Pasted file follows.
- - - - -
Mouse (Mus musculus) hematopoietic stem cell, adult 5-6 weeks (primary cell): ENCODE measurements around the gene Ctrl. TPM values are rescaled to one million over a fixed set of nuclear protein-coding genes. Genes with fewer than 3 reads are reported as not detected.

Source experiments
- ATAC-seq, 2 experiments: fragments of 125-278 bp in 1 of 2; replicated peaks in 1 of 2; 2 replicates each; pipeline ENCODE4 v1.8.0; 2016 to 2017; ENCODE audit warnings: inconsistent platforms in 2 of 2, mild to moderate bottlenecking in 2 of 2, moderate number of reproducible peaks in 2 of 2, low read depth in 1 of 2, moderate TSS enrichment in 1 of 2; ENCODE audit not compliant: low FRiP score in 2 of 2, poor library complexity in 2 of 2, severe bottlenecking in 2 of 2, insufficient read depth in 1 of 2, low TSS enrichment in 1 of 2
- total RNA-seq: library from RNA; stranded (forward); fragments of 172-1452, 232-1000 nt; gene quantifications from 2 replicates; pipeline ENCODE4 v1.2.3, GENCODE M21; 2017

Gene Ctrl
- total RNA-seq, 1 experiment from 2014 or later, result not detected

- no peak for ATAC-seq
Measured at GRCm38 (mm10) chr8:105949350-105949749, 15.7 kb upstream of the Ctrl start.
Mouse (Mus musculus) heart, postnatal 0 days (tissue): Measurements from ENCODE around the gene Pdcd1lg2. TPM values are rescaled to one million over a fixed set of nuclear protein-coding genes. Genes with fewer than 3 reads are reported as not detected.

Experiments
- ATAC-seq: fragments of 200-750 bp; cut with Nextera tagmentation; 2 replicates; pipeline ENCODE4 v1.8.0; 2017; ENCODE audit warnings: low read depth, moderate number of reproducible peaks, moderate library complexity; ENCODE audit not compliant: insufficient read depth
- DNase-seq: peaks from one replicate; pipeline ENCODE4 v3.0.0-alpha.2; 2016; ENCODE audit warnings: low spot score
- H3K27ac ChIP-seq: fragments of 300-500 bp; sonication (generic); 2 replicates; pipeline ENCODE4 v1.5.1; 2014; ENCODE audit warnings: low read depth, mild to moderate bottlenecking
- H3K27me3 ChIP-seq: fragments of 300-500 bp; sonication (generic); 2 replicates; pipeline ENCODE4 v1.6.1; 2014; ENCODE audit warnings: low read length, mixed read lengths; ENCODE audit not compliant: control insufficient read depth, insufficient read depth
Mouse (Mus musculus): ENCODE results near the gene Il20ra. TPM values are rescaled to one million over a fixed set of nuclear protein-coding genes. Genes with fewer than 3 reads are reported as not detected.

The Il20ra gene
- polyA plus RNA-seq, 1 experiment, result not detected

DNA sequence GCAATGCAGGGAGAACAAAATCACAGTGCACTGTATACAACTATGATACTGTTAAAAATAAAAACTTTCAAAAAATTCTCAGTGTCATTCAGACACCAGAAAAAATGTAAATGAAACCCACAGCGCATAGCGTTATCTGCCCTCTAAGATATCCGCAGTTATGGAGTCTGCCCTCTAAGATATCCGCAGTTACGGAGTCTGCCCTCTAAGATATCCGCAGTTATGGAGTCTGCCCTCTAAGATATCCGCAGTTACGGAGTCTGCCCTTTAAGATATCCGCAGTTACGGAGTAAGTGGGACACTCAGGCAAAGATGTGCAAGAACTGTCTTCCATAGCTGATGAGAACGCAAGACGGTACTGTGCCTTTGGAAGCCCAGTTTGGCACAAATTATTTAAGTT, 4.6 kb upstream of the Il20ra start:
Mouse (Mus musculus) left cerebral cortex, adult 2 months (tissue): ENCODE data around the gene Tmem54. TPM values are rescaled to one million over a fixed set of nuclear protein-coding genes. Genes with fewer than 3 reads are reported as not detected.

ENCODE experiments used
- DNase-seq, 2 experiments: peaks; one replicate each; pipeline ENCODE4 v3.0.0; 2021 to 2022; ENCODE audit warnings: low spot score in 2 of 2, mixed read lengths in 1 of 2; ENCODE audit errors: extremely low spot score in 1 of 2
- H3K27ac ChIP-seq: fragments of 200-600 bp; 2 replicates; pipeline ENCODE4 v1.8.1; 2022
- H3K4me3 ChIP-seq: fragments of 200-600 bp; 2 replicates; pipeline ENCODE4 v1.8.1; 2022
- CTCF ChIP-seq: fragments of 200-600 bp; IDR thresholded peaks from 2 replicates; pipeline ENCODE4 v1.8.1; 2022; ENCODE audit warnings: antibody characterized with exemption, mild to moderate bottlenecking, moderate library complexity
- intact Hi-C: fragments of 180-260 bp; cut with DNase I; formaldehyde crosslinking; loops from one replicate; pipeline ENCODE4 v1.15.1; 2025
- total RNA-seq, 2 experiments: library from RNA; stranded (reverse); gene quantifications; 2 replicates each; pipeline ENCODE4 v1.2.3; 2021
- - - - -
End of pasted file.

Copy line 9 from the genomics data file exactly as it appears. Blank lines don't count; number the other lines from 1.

Mouse (Mus musculus) heart, postnatal 0 days (tissue): Measurements from ENCODE around the gene Pdcd1lg2. TPM values are rescaled to one million over a fixed set of nuclear protein-coding genes. Genes with fewer than 3 reads are reported as not detected.